Varicose veins are swollen, twisted, painful veins that have filled with blood. They usually develop in the legs. Your doctor may be able to treat them in noninvasive ways instead of vein stripping, the traditional surgery for this problem.
Normally, valves in your veins keep your blood flowing forward so it does not collect in one place. But the valves in varicose veins may be damaged, deformed, or missing. As a result, the veins stay filled with blood, especially when you are standing.
When you stand up, you can see varicose veins as large, bluish vessels that may feel like a "rope."
Nonsurgical treatments for varicose veins can be performed in a doctor's office or clinic. You will receive local anesthesia to numb your leg. You will be awake but will not feel pain.
Sclerotherapy is one common treatment for varicose veins. Your doctor will inject salt water (saline) or a chemical solution into the varicose vein. The vein will harden and then disappear. Sclerotherapy works best for small spider veins.
Newer methods are also being used to treat varicose veins. One is called radiofrequency ablation. Another is called endovenous laser ablation. Each of these methods uses intense heat to treat the vein. During these procedures:
Your doctor will puncture the varicose vein. Ultrasound (a painless way to see inside your leg) will guide your doctor during the treatment.
Your doctor will thread a a flexible tube (catheter) through the vein up to your groin. The doctor will inject a special solution into your vein to numb it.
Intense heat will reach the vein through the catheter in the vein. The heat will close off and destroy the vein. The vein will disappear over time.
These newer procedures can treat varicose veins in the upper thigh only.
Why the Procedure Is Performed
Most patients should try self-care treatments first. Common self-care includes keeping your leg raised and wearing compression stockings. If self-care does not help, talk with your doctor about which treatment might be best for you.
Varicose vein therapy may be recommended for:
Improving the appearance of the leg (a common reason for sclerotherapy)
Leg pain, often described as heavy or tired
Lipodermatosclerosis - fatty tissue under that skin that hardens over time from high blood pressure in a vein
Repeated phlebitis of the vein
Ulcers or sores that are caused by blood pooling in the veins
These treatments are generally safe. Ask your doctor about specific problems that might occur.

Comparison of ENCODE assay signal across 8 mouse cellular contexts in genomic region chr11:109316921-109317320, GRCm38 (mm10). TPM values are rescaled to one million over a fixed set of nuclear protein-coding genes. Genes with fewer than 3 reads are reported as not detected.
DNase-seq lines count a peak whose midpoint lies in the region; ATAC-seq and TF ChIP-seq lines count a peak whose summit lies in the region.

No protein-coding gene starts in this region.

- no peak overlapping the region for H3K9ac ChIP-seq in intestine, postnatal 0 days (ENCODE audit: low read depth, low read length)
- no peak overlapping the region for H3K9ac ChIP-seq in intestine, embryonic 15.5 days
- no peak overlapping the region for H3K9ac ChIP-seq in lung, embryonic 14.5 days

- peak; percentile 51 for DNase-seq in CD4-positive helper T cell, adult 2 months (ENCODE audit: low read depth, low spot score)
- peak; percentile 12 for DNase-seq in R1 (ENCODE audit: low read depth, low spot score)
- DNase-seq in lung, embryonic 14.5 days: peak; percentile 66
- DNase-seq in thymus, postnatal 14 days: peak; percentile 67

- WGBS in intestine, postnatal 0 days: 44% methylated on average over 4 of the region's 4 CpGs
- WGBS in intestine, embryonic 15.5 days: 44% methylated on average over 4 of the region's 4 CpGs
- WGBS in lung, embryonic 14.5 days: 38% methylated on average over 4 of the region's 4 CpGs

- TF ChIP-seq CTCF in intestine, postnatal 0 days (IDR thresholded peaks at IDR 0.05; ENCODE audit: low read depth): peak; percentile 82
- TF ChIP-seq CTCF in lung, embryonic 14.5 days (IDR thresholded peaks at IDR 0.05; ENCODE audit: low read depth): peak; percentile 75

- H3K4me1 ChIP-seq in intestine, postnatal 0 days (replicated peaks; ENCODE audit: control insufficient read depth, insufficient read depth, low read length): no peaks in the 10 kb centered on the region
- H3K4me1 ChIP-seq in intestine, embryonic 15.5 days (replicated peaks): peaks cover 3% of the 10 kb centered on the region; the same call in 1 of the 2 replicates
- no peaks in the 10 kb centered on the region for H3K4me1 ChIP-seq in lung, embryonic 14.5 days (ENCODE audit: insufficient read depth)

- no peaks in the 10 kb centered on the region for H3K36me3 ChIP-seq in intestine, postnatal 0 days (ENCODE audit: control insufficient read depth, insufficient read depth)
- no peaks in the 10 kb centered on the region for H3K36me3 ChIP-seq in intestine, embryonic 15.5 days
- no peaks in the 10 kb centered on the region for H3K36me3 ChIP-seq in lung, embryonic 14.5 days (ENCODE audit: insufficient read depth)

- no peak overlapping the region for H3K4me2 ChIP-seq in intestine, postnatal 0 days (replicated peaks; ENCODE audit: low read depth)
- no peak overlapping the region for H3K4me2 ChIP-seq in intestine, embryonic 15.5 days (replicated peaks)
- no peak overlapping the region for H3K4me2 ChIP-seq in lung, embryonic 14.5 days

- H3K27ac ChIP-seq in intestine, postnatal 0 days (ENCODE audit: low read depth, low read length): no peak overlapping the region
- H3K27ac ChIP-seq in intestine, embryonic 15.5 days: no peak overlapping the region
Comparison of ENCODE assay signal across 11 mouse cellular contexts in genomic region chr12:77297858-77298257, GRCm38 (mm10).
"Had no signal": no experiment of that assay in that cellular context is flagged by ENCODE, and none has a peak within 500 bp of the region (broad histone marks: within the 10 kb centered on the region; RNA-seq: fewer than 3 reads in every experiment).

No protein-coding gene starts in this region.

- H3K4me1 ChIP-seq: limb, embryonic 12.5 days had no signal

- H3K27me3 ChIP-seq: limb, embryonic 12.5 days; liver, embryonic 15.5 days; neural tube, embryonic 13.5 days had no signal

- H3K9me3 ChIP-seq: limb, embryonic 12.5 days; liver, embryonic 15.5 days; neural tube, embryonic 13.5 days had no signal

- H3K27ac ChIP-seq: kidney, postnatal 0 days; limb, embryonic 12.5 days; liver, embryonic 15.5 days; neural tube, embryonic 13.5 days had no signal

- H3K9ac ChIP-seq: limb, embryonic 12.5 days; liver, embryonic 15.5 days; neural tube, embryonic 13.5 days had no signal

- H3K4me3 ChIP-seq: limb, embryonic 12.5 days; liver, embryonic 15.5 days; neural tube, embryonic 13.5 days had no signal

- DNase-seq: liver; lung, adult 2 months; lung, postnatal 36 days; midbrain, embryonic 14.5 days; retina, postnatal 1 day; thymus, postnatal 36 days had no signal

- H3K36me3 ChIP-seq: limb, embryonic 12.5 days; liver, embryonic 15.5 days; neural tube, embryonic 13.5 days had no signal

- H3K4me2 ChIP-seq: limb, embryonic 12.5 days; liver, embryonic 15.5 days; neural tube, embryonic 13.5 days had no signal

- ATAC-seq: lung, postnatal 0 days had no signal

Thrombophlebitis (inflammation in a vein with a blood clot that attaches to the vein)
The risks of sclerotherapy are:
Blocked blood flow in the treated vein
The solution leaks out of the vein into other tissue (this can damage surrounding tissue and cause ulcers to form)
The risks of any treatment for varicose veins are:
Bruising or scarring
Return of the varicose vein over time
Before the Procedure
Always tell your doctor or nurse:
If you are or could be pregnant
What drugs you are taking, even drugs, supplements, or herbs you bought without a prescription.
You may be asked to stop taking aspirin, ibuprofen (Advil, Motrin), warfarin (Coumadin), and any other drugs that make it hard for your blood to clot several days before your treatment.
After the Procedure
Your legs may be wrapped with bandages to control swelling and bleeding for 2 to 3 days after your treatment.
Usually patients can start their normal activities within a day or so after many of these treatments. You will need to wear compression stockings during the day for a week after treatment.
Your doctor may look inside your leg using ultrasound a few days after treatment to make sure the vein is sealed off.
These treatments are usually very successful. They reduce pain, and are also a good way to improve the appearance of the leg. Many of these treatments cause very little scarring, bruising, or swelling.
To prevent varicose veins from coming back, it is important for you to wear compression stockings.
Nijsten T, van den Bos RR, Goldman MP, et al. Minimally invasive techniques in the treatment of saphenous varicose veins. Journal of the American Academy of Dermatology. Jan 2009;60(1).
Van den Bos R, Arends L, Kockaert M, Neumann M, Nijsten T. Endovenous therapies of lower extremity varicosities: a meta-analysis. J Vasc Surg. 2009;49:230-239.
Shabir Bhimji, MD, PhD, Specializing in General Surgery, Cardiothoracic and Vascular Surgery, Midland, TX. Review provided by VeriMed Healthcare Network. Also reviewed by David Zieve, MD, MHA, Medical Director, A.D.A.M., Inc.